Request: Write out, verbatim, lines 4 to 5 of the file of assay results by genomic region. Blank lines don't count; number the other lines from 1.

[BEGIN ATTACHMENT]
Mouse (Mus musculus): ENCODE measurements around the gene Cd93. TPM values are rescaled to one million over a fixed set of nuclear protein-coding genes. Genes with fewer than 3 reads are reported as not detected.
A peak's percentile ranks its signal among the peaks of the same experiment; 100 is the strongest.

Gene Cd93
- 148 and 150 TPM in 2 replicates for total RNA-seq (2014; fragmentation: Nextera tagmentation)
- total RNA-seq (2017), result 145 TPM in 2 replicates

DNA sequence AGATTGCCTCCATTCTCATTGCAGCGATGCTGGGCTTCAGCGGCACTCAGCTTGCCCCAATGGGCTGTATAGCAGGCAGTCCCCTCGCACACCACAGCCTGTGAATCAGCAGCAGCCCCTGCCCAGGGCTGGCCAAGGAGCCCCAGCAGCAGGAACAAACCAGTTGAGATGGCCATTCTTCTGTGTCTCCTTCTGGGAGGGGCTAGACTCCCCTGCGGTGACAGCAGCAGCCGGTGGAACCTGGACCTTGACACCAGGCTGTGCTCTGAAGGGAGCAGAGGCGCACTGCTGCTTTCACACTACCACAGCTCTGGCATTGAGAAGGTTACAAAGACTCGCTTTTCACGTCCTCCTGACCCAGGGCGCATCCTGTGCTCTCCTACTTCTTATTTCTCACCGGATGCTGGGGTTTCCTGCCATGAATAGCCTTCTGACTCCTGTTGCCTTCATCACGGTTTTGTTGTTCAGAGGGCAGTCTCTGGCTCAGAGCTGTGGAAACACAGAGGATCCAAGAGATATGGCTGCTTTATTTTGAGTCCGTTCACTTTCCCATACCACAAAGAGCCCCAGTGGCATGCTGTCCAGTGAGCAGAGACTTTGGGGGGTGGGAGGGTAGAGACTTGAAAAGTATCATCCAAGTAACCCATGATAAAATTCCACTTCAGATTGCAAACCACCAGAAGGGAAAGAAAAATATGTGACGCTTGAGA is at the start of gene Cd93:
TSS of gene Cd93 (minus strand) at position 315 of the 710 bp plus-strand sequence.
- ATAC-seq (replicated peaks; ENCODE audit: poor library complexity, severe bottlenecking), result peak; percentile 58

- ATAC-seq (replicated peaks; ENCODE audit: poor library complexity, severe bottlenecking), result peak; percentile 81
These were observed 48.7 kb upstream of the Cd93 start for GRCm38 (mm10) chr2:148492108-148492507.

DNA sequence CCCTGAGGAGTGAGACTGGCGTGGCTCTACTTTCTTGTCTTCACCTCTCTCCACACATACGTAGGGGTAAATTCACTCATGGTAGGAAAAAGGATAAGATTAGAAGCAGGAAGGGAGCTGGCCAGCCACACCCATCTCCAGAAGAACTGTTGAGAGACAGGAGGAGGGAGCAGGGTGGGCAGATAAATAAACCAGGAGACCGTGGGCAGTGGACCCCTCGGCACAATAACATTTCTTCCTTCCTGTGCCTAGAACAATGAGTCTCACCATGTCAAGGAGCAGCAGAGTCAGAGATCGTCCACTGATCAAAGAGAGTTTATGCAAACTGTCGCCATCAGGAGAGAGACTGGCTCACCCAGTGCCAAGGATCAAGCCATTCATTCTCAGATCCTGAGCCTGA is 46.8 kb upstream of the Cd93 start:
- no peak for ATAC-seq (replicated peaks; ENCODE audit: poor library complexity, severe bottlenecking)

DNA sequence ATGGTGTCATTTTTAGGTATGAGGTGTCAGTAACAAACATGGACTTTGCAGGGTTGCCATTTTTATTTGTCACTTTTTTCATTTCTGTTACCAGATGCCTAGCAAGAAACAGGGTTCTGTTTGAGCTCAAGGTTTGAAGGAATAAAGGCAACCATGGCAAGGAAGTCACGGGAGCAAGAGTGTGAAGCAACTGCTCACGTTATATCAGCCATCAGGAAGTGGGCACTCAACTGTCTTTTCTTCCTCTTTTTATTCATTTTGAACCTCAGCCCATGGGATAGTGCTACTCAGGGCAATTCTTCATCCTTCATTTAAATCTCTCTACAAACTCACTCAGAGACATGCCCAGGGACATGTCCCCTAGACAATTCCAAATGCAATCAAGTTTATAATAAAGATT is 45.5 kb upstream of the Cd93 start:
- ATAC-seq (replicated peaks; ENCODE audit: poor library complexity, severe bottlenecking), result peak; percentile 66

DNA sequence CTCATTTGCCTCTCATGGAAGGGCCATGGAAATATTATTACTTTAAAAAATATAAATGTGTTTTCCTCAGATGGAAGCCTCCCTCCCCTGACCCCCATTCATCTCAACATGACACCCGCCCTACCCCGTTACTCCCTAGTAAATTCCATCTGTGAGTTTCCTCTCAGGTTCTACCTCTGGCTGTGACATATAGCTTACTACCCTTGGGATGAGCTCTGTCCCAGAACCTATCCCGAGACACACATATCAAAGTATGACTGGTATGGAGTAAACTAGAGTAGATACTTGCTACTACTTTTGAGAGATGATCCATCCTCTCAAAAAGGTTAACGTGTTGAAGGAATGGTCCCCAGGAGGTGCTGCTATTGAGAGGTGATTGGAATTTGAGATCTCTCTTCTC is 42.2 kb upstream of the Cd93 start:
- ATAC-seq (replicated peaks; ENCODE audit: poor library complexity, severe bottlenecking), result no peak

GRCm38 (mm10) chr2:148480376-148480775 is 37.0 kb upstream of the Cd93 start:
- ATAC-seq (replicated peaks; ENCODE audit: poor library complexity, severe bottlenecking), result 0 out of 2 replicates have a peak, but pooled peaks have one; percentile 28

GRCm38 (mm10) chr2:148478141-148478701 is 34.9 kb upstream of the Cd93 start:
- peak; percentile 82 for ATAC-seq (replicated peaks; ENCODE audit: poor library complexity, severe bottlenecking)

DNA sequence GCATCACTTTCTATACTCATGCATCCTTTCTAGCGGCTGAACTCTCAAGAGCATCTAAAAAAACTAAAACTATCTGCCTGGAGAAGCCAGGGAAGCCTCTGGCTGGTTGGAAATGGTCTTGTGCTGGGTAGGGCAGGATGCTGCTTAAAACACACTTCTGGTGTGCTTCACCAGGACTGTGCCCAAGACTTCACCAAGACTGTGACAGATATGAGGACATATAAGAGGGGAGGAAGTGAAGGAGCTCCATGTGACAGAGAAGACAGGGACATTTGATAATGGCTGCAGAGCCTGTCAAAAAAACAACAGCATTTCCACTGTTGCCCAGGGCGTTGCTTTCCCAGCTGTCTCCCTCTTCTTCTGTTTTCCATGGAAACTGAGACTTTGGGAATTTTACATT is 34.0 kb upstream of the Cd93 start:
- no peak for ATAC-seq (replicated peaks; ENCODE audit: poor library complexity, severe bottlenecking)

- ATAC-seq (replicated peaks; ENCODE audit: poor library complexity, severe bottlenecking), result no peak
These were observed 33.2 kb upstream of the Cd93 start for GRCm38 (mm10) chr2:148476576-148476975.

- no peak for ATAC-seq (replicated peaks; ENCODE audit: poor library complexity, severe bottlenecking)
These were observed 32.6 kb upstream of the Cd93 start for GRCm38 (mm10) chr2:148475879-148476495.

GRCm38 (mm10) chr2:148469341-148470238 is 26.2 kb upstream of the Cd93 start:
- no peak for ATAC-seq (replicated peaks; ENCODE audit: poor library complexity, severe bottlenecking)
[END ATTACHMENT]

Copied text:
- 148 and 150 TPM in 2 replicates for total RNA-seq (2014; fragmentation: Nextera tagmentation)
- total RNA-seq (2017), result 145 TPM in 2 replicates